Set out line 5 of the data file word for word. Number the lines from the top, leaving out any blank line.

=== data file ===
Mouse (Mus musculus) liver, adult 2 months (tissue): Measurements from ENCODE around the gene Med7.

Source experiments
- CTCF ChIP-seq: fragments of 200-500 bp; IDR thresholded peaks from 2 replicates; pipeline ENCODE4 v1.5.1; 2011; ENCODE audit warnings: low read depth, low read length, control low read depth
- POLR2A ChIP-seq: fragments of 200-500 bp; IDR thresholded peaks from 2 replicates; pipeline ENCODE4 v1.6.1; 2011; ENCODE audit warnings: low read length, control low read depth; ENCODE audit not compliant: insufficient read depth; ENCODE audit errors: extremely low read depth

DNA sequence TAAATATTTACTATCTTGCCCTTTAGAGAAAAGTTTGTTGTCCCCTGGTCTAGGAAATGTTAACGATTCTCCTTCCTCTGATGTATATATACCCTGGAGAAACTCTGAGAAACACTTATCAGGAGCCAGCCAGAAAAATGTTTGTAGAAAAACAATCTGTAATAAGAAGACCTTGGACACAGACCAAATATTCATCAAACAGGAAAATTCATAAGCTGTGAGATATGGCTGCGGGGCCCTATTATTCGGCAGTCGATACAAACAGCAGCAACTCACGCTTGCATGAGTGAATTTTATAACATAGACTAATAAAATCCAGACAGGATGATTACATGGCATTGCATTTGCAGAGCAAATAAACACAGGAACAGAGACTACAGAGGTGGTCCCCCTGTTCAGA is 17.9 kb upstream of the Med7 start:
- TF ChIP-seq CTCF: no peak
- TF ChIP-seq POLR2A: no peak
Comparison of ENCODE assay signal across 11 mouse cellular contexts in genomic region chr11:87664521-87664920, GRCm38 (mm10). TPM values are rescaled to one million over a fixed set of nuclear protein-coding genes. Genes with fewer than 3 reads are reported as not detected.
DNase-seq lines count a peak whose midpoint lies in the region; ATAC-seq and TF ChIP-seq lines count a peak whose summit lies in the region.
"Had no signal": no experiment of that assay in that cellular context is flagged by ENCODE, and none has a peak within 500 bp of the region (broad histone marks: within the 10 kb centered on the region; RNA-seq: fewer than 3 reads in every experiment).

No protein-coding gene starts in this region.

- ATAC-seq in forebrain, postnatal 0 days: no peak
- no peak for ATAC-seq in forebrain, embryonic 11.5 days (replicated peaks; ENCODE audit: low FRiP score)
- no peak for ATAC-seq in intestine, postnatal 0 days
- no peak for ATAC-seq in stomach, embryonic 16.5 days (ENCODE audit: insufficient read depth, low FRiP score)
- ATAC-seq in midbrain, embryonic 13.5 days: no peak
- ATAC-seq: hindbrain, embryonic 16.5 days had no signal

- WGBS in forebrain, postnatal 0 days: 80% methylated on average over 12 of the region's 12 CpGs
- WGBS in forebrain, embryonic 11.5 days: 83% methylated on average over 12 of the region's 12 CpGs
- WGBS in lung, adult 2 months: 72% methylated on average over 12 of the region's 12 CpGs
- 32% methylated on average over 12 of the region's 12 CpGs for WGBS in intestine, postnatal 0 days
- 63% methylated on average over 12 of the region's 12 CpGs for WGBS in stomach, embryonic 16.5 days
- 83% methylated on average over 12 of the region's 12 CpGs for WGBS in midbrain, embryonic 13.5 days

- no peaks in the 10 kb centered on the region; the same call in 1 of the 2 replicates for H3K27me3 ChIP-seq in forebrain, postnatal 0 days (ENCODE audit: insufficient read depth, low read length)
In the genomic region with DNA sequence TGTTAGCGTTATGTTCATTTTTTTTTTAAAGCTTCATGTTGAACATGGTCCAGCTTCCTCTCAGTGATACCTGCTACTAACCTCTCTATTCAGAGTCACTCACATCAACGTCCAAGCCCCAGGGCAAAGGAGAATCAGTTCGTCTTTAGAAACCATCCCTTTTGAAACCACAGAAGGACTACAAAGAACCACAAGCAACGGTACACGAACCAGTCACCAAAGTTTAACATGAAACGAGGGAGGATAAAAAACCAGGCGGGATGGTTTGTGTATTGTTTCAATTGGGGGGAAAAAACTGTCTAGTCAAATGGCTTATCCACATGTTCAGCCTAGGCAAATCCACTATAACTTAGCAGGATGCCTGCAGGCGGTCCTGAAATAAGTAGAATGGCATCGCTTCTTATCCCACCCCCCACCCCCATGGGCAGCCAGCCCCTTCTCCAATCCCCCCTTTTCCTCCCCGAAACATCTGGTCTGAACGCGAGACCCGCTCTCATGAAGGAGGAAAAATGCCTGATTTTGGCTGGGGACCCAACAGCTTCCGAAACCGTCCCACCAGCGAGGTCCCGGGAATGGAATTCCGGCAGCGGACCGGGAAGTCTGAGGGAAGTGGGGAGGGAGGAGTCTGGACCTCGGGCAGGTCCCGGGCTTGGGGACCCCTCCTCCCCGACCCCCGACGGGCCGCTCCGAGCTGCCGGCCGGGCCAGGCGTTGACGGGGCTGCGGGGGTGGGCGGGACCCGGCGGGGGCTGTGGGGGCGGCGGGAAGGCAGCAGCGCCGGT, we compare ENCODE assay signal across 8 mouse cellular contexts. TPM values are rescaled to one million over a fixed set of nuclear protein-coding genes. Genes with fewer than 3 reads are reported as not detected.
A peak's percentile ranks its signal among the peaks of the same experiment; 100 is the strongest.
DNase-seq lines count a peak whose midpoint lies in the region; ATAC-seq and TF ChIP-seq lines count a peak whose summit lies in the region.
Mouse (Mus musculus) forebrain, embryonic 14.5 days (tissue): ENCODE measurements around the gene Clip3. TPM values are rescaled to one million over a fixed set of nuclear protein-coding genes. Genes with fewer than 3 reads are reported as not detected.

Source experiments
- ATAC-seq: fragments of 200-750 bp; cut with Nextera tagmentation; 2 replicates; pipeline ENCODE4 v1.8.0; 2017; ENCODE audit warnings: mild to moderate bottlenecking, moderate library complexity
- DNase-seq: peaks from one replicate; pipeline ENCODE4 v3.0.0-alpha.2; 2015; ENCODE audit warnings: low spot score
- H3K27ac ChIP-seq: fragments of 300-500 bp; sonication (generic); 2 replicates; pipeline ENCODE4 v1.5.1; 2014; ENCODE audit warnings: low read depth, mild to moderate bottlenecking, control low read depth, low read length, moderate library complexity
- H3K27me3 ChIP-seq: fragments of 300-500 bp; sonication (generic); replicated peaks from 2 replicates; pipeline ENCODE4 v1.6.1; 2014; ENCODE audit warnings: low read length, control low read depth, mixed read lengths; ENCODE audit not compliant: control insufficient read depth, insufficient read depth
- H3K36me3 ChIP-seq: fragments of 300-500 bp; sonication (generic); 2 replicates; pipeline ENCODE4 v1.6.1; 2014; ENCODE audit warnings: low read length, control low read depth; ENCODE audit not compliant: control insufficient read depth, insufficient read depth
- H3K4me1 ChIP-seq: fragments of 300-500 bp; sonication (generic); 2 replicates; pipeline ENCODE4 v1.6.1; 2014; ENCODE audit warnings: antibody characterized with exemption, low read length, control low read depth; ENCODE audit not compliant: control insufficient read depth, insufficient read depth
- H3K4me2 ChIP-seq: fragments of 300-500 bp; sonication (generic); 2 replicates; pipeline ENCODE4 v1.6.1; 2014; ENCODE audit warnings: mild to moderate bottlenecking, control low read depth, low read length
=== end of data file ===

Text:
DNA sequence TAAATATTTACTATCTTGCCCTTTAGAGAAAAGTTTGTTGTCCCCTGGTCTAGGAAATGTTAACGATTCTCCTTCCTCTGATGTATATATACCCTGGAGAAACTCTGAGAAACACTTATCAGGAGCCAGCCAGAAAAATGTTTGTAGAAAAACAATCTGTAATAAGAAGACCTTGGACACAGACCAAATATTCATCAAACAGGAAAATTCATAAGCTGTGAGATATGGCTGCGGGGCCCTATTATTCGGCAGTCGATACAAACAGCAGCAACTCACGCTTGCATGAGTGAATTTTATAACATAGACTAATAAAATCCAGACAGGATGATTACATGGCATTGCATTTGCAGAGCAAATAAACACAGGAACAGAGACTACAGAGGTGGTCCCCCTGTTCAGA is 17.9 kb upstream of the Med7 start: